Since the California Supreme Court ruled on Bristol-Myers Squibb v. Anderson, which allowed out-of-state plaintiffs to seek damages in mass torts in the state, plaintiff lawyers have been deciding how to proceed.
Considering the large number of pharmaceutical manufacturers and medical device companies that are either headquartered or have some other business function in California, it possible that personal injury lawyers will see a large increase of litigation there in the following year. Generally speaking, California has a large presence in the tort law community. After all, California is one of the few states that can handle such large numbers of mass torts due to its Judicial Council Coordination Proceedings system.
A recent conference in California outlined the strategies for product liability attorneys to bring their cases in California. The starting point will be to find a connection to the defendant company’s operation in California.
Mark Burton, attorney at Audit & Partners, spoke at the conference, stating “If you have a product liability case with somebody injured outside the state, or even within the state, you really need to go and look what is the California connection.”
Many large companies, such as Wal-Mart, Amazon, Kohl’s and several drug companies have distribution and online centers in California despite having headquarters in different states. This is just one tactic, according to Burton, that lawyers can use to file cases in California. From here, product liability lawyers may be able to use the common law of California to pursue their cases.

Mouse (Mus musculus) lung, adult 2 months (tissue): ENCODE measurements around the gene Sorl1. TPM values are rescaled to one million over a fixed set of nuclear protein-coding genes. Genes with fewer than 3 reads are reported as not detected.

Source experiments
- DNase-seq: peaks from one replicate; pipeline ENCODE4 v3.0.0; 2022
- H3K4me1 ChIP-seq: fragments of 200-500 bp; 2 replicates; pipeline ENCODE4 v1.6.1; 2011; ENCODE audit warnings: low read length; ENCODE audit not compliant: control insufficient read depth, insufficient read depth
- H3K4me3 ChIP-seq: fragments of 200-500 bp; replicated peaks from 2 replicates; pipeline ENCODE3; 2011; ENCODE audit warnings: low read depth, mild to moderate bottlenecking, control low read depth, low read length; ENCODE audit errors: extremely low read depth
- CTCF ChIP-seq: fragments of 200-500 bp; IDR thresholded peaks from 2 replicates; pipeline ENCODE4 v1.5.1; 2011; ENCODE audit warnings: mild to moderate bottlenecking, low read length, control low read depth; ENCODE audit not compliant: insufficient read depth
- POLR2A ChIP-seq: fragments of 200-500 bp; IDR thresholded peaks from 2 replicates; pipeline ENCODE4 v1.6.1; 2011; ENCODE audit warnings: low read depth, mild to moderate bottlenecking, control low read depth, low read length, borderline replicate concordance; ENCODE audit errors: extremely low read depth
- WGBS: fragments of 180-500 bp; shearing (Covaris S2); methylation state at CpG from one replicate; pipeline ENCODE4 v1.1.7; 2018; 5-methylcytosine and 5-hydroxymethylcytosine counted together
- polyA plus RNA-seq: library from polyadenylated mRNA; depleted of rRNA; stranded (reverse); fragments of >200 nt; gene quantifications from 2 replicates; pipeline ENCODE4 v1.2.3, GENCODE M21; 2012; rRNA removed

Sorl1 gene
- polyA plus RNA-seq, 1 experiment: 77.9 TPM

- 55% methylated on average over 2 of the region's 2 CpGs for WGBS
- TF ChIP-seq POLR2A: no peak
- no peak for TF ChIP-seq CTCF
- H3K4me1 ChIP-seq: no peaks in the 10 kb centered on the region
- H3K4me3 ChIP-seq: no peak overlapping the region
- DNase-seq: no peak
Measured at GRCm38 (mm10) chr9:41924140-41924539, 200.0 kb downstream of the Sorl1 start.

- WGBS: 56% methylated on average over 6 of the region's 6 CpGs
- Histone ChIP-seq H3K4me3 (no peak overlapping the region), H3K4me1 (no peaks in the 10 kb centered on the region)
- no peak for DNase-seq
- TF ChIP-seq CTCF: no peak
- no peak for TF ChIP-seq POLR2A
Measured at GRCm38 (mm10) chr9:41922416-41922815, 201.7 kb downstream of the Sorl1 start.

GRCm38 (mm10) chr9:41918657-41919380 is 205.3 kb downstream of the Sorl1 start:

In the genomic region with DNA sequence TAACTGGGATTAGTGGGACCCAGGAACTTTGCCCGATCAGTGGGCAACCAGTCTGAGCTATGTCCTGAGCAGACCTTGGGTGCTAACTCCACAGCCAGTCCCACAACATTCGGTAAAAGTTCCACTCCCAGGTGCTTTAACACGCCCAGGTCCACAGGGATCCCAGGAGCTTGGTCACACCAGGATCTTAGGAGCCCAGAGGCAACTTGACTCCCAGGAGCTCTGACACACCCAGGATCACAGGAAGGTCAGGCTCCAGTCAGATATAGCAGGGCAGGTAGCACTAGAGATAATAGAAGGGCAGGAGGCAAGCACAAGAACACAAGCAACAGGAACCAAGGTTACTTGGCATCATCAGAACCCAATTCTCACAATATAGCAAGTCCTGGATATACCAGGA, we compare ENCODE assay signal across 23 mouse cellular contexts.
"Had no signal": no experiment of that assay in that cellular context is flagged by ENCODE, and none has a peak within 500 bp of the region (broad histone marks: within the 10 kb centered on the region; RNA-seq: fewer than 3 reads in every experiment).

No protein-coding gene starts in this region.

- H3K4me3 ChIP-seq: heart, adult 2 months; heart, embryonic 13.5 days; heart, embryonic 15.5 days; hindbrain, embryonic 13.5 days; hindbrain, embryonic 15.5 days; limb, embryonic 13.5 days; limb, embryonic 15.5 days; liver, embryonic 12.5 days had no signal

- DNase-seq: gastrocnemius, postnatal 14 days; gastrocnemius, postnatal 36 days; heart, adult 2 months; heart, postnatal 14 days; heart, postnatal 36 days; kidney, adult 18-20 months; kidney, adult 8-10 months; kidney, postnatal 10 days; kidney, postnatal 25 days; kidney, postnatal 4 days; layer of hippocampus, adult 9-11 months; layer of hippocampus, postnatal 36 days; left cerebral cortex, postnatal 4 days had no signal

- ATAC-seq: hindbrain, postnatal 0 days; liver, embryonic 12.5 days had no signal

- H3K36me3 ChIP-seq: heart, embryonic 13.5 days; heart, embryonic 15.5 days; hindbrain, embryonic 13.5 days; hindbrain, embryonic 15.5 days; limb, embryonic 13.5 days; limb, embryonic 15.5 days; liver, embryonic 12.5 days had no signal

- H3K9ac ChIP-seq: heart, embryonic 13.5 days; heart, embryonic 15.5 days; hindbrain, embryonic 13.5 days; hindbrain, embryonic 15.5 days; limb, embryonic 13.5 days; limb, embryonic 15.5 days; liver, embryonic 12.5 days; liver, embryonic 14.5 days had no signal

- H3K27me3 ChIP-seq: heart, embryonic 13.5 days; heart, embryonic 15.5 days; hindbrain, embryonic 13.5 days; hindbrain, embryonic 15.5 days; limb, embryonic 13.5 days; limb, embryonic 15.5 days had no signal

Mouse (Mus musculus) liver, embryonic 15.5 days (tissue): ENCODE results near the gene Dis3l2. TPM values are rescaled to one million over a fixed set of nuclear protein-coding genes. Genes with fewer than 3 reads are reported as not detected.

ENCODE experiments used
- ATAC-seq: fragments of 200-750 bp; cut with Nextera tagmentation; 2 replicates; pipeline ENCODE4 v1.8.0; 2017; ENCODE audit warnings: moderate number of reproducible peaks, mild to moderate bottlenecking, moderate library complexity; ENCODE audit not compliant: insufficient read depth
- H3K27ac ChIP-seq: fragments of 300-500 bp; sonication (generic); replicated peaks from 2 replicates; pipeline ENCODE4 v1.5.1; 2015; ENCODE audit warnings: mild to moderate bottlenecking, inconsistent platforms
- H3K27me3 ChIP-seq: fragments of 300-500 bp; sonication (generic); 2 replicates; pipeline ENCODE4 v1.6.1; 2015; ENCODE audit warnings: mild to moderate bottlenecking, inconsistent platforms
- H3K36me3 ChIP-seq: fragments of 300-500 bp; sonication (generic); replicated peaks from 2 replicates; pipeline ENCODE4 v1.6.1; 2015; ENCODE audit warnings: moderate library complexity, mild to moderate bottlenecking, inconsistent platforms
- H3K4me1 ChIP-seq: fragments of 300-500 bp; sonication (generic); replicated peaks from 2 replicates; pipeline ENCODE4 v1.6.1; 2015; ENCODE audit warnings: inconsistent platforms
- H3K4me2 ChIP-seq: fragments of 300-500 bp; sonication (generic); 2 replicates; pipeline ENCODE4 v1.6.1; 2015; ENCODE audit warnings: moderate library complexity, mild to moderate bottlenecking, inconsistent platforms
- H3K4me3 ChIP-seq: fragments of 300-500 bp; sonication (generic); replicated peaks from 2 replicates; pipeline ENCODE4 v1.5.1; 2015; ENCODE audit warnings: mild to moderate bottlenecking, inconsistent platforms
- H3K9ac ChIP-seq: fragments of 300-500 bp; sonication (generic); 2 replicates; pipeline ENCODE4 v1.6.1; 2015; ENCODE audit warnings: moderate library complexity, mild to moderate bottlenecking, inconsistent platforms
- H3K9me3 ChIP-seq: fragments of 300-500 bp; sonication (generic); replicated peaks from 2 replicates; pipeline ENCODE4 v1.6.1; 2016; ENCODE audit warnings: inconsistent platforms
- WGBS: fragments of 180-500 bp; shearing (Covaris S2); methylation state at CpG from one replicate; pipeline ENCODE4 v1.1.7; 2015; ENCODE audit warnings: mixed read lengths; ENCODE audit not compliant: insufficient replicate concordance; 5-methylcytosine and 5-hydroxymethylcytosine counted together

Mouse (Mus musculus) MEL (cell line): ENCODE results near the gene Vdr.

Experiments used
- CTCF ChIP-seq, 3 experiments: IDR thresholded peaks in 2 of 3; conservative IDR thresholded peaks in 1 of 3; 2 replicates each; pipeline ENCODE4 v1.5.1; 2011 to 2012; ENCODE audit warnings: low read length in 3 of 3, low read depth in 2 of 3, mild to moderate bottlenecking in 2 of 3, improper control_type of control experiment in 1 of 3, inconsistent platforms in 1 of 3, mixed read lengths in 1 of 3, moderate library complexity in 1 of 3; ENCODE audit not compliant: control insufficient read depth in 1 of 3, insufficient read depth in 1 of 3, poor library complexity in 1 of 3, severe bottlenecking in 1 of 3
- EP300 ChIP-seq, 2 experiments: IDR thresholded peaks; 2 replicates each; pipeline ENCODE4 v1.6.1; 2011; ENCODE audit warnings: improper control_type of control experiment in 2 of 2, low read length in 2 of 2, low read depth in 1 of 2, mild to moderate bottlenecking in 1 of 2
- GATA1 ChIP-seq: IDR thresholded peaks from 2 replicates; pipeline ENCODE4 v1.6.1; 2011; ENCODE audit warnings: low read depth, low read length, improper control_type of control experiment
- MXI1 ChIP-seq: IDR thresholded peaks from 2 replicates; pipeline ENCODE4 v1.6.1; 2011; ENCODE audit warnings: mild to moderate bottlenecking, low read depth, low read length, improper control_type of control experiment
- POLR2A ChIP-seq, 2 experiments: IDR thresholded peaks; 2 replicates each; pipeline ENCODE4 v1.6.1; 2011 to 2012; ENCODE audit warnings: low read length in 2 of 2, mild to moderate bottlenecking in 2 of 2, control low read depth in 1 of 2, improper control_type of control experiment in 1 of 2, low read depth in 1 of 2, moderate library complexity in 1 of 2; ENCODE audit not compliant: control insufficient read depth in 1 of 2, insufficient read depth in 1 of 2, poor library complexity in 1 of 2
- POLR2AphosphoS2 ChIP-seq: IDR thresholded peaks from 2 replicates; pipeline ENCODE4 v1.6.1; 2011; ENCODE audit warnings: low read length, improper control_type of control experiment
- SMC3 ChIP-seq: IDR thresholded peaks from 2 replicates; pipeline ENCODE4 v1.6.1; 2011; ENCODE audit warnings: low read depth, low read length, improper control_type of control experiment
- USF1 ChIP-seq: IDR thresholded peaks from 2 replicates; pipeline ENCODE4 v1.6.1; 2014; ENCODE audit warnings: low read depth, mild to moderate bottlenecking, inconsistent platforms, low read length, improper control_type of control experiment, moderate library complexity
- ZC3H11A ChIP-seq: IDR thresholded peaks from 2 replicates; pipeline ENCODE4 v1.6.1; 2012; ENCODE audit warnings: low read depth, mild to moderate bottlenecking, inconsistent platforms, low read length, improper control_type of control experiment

About the Bristol Myers Squibb Ruling
Bristol-Myers Squibb v. Anderson was heard by the California Supreme Court in August. The case oversaw a large number of plaintiffs from both California and other states who were suing pharmaceutical manufacturer Bristol-Myers Squibb (BMS) for adverse reactions to the drug Plavix. Defense attorneys for BMS argued that claims from out-of-state plaintiffs were not valid on the grounds that the Court did not have jurisdiction to preside on such claims.
However, despite the claims against BMS did not apply to “general jurisdiction,” the Court still held that the damages assessed to the claimants were directly a result of the company’s actions in California. This fact, combined with the immense number of plaintiffs, was the grounds for which the Supreme Court held that claims form out-of-state claimants may be heard in California so long as the company in question has specific ties to the state.